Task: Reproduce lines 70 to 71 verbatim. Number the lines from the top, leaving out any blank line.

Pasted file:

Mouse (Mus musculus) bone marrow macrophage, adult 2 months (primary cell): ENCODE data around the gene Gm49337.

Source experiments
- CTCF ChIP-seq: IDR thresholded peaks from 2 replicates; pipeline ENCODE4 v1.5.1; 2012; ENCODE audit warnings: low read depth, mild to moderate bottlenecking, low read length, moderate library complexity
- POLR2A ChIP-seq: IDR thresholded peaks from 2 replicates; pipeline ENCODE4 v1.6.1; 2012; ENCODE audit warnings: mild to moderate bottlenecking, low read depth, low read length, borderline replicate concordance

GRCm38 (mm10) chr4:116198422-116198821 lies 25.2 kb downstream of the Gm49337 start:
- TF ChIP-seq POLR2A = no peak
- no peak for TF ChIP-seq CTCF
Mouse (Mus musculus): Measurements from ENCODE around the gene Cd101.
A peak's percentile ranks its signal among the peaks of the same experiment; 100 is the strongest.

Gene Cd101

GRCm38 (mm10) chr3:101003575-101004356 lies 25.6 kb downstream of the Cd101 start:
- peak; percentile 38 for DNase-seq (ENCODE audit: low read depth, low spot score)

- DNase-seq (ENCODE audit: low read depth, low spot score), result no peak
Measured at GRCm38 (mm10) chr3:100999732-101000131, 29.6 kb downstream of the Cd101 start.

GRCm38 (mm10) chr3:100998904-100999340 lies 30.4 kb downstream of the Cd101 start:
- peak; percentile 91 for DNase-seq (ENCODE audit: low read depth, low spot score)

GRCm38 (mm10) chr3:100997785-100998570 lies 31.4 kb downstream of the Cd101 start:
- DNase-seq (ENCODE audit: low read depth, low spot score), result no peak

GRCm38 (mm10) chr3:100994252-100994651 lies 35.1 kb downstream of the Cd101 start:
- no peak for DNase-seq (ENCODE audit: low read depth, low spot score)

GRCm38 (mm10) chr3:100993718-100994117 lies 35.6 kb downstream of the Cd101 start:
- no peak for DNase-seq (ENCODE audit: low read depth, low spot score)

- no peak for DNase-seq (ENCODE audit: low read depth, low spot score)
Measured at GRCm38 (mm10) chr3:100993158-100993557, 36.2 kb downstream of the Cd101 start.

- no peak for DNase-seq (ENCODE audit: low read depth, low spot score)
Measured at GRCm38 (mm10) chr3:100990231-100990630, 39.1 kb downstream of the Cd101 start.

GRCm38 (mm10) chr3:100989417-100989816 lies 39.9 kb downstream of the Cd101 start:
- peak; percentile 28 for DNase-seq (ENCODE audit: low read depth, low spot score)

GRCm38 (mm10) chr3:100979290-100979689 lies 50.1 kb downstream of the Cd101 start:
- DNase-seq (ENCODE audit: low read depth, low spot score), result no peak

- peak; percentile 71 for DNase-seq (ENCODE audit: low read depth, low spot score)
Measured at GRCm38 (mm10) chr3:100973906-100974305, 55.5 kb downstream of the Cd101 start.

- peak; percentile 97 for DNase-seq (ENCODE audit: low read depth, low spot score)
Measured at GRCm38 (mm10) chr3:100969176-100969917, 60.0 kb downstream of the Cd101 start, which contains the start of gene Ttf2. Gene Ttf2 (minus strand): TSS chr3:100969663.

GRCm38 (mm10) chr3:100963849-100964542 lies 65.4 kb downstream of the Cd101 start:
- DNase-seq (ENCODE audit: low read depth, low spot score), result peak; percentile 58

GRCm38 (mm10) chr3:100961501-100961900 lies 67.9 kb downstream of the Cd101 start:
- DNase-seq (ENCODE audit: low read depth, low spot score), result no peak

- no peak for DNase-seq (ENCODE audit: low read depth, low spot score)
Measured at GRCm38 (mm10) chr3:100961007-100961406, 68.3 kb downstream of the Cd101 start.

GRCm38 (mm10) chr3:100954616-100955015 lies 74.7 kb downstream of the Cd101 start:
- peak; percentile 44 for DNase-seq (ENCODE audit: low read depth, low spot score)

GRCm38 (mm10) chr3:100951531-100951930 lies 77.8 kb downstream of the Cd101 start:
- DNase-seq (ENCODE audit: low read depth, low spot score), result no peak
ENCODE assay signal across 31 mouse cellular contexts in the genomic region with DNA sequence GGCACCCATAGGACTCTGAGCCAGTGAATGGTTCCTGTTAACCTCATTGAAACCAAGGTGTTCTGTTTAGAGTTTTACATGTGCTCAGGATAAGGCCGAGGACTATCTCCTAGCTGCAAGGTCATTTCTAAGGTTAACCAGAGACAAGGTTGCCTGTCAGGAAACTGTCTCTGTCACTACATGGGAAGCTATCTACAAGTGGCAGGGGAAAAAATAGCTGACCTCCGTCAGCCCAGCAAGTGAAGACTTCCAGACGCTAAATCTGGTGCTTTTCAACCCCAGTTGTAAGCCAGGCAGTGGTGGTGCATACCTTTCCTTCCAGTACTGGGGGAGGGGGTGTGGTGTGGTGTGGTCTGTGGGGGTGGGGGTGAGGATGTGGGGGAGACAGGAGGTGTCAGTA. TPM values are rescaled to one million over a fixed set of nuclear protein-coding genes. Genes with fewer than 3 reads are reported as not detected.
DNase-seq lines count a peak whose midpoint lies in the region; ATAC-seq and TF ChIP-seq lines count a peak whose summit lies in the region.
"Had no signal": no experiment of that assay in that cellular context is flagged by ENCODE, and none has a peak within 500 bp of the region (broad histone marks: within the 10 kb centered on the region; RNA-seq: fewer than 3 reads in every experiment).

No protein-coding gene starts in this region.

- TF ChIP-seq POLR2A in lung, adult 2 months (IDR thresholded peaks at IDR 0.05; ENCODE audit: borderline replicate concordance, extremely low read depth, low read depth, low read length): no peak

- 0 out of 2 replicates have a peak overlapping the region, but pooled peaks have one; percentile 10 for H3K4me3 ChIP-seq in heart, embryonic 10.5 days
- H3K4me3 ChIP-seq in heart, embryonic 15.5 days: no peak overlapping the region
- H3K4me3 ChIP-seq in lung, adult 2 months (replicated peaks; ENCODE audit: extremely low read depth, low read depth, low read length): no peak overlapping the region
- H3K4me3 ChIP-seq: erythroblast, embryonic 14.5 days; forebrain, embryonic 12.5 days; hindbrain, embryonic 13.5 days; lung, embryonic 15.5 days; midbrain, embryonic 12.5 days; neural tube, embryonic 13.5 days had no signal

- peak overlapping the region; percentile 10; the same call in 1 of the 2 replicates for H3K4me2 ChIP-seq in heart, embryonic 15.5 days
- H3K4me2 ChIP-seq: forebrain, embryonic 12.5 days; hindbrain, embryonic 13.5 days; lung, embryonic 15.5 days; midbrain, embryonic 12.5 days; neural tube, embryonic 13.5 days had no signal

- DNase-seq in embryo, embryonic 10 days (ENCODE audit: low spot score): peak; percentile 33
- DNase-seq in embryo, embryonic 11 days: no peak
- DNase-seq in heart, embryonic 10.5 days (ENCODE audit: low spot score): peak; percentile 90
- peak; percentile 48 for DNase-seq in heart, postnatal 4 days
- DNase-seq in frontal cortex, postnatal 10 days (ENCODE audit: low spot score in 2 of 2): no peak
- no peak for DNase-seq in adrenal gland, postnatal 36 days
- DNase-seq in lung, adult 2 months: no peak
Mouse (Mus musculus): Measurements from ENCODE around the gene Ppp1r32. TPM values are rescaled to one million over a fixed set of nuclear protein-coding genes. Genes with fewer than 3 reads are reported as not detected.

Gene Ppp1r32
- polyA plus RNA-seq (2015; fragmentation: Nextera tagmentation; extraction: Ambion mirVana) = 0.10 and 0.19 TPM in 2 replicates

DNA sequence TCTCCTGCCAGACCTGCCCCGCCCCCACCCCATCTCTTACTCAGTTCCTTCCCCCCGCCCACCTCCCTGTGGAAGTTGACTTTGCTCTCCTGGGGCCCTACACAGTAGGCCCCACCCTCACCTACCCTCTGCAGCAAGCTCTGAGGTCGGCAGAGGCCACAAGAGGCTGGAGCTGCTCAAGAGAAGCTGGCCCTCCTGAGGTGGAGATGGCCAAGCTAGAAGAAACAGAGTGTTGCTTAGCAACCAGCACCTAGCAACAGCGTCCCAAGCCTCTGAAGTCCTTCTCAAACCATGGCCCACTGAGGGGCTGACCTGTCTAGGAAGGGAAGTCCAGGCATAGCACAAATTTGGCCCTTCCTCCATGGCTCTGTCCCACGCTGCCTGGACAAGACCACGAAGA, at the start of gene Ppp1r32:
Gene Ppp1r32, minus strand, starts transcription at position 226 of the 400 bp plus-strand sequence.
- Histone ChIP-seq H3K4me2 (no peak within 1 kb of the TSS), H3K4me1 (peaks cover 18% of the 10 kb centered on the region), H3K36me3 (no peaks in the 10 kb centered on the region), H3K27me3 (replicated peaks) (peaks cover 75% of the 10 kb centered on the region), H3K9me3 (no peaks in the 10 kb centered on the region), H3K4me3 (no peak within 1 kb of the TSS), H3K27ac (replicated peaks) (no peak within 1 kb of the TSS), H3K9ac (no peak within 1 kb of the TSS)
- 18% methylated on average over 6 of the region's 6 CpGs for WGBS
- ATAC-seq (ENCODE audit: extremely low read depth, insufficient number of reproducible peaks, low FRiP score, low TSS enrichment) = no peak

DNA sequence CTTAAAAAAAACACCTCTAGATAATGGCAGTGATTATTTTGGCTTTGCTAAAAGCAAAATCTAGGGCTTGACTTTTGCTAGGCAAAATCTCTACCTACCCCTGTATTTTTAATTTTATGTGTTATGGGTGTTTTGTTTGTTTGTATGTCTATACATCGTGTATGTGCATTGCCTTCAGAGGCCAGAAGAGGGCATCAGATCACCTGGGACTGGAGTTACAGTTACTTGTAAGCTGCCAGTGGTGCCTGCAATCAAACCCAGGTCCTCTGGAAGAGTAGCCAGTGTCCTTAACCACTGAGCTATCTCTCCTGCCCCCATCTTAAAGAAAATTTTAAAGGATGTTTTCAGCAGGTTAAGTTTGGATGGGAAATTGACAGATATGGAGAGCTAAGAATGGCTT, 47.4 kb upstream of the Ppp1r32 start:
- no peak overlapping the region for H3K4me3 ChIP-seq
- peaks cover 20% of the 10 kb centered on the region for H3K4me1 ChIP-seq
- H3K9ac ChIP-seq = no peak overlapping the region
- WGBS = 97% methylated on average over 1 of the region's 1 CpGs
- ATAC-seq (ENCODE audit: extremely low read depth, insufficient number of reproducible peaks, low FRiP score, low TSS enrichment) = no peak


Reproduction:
- ATAC-seq (ENCODE audit: extremely low read depth, insufficient number of reproducible peaks, low FRiP score, low TSS enrichment) = no peak

DNA sequence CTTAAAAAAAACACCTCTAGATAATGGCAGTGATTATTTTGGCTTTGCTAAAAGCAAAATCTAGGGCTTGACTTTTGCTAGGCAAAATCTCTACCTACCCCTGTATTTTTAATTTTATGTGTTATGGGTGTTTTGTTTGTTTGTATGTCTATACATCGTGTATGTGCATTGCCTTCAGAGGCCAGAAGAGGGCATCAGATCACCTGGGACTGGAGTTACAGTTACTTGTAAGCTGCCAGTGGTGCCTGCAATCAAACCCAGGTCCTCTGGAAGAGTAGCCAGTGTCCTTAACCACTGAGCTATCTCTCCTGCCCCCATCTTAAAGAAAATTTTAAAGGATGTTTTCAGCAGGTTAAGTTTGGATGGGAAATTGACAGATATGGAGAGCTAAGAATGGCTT, 47.4 kb upstream of the Ppp1r32 start: